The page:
Toshiba said it had found a way for a flat screen to show 3-D images, opening up the prospect of arcade games, next-generation TVs and even restaurant menus that can zoom out at a viewer even without the use of 3-D glasses.
The Japanese electronics giant said it had improved on standard 3-D technology -- which uses specially shaped screens that must be watched from a fixed point -- by using microlenses that control light emission and special software.
Toshiba demonstrated the invention by showing a flat screen which appeared to have bottles and cans sticking out several centimeters (inches) in the air.
The company set a goal of first using the technology in 2006 in arcade games.
By 2007, Toshiba hopes to be able to develop 3-D menus -- which would come in handy in Japan, where restaurants often show pictures of what's on offer.
Toshiba plans to use the 3-D screens in home video games in 2008 and bring the technology into portable games a year later. By 2010, it wants to use the invention for a next-generation 3-D televison.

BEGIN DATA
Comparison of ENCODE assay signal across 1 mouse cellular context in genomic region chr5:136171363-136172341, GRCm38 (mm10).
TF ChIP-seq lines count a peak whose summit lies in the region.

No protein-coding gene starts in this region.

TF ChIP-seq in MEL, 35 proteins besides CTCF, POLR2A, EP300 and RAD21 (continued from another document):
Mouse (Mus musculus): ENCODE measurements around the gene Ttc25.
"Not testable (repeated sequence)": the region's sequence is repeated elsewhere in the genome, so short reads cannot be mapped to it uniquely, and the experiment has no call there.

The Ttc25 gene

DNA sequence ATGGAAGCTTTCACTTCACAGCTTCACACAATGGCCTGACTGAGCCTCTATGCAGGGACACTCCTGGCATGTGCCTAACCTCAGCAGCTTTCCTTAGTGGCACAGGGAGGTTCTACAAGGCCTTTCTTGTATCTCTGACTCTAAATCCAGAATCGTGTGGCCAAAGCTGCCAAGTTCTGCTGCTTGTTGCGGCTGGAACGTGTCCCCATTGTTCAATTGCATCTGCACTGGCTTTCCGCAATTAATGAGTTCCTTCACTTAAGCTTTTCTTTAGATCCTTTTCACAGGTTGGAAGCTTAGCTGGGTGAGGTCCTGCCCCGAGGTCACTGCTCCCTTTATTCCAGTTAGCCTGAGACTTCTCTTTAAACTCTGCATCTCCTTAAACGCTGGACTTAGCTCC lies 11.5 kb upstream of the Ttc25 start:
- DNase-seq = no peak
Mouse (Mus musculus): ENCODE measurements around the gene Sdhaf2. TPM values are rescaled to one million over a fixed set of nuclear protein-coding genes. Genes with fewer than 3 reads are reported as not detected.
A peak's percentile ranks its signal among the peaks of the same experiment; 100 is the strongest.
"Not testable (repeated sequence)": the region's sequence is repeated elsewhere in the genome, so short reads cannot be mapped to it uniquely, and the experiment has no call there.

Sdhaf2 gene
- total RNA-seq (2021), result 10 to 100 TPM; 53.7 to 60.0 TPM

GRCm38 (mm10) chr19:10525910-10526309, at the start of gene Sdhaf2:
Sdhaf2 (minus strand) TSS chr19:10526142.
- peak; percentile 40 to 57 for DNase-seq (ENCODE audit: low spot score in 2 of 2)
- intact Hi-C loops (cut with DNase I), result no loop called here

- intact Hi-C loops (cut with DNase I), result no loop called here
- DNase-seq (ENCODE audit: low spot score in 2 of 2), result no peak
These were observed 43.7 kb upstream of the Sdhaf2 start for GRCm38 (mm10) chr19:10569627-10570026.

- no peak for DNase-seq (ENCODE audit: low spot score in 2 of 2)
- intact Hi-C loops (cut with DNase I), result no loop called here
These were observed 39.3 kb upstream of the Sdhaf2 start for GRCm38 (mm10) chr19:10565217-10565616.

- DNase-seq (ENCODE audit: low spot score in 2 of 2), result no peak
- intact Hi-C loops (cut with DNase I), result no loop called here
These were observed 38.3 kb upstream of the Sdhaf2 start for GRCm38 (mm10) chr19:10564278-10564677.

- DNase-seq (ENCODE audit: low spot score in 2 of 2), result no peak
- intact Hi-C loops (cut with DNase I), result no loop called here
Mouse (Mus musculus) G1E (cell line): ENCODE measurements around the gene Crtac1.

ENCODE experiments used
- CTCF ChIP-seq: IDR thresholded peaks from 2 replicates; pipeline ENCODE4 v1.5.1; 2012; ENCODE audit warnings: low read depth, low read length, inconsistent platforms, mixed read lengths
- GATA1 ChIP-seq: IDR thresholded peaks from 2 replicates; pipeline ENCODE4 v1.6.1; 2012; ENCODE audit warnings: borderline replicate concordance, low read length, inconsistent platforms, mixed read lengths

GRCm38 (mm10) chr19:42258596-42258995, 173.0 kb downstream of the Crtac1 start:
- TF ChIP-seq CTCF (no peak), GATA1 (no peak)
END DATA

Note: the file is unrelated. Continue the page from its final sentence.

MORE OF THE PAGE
"Mainstream 3-D technology is limited in terms of the viewing angle at which it can display 3-D images and the images are also tiring to view," a Toshiba statement said.
"Toshiba's new displays employ an integral imaging system that reproduces light beams similar to those produced by a real object, not its visual representation. This overcomes the main problem with a flatbed display: distance," it said.
The software which supports the effect uses 10 or more images of the same object, which can be put to use to develop broader angles. The 3-D effect works for viewers 30 centimeters (12 inches) or more away.